WASHINGTON (Reuters) - Caught with near-chronic budget shortfalls, U.S. states are scrambling to change their tax codes and bring in more revenues, the Tax Foundation said on Wednesday.
The foundation has compiled an annual index on 37 categories of states’ taxing and spending since 1937. This is the first time that it has had to update the report in the middle of the year.
“Many states have started the new fiscal year with tax codes that are vastly different compared to just a few months ago,” Tax Foundation President Scott Hodge said in a statement.
Hawaii, for example, has recently increased its top marginal tax rate to 11 percent, making it tied for first in the country with Oregon. New Jersey, New York, Wisconsin and Delaware also increased individual income taxes for high earners in recent months.
“It’s a bit of a troubling trend to see,” Mark Robyn, the foundation’s staff economist, said on a conference call with reporters. “One of the problems we see with taxing high income individuals is that high-income individuals tend to have volatile incomes.”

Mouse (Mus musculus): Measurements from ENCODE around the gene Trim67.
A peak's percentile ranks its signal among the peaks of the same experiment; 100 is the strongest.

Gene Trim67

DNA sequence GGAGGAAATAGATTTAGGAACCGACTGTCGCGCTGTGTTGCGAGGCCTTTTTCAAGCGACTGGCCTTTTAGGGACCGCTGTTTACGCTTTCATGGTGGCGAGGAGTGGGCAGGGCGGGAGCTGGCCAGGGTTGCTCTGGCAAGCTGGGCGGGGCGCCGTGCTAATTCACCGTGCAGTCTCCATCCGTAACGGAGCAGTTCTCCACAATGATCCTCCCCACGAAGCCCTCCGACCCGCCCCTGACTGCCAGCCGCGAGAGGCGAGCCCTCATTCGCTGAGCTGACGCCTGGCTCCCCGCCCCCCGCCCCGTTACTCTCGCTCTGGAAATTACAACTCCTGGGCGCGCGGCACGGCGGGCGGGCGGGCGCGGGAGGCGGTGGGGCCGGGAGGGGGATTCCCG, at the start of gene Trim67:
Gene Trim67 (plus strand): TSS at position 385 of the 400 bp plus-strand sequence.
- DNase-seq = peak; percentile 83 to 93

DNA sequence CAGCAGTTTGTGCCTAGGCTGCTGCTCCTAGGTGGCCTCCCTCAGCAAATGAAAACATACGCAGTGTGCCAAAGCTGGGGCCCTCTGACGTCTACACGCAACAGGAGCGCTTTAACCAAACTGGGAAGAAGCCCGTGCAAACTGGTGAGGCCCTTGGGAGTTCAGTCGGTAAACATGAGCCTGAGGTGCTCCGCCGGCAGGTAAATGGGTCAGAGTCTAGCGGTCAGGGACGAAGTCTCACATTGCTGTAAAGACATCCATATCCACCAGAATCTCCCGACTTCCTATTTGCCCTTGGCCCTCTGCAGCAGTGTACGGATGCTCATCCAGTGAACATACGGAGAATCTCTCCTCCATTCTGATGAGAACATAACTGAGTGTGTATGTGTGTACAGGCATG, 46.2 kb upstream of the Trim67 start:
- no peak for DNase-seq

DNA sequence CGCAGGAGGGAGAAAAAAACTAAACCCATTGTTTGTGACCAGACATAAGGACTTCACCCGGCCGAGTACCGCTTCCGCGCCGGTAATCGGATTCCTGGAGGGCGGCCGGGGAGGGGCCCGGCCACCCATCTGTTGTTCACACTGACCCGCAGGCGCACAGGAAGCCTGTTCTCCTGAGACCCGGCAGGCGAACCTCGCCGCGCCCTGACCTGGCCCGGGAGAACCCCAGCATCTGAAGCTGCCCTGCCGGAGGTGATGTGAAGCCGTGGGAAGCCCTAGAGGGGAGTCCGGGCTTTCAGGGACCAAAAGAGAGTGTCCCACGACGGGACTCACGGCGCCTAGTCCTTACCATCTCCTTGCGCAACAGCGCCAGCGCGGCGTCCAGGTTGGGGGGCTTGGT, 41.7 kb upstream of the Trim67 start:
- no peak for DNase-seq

Their business and capital gains income fluctuate with the economy “even more than the average person’s income,” he said, adding they shy away from starting businesses in states with higher income tax rates.
On the other hand, Maine, North Dakota and Vermont have cut income taxes since January, the foundation found.
Ten states have pumped up their taxes on cigarettes, while four have increased sales taxes.
California raised its sales tax to 8.25 percent this year, the foundation said. The state, which finalized its budget this week after a drawn-out battle in Sacramento, also allows local governments to add to the sales tax.
In the Los Angeles area, five communities have sales taxes of 10 percent, according to the group.
California has also moved up one spot to No. 2 in the rankings of states with the highest gasoline taxes, as it has raised its levy to 39.9 cents per gallon from 35.3 cents. New York remains the state with the highest gas tax, with an increase to 42.5 cents per gallon from 41.3 cents in January.
According to the National Governors Association, U.S. states will likely face deficits totaling at least $200 billion over the next three years, and most are required to eliminate any gaps at the end of their fiscal years.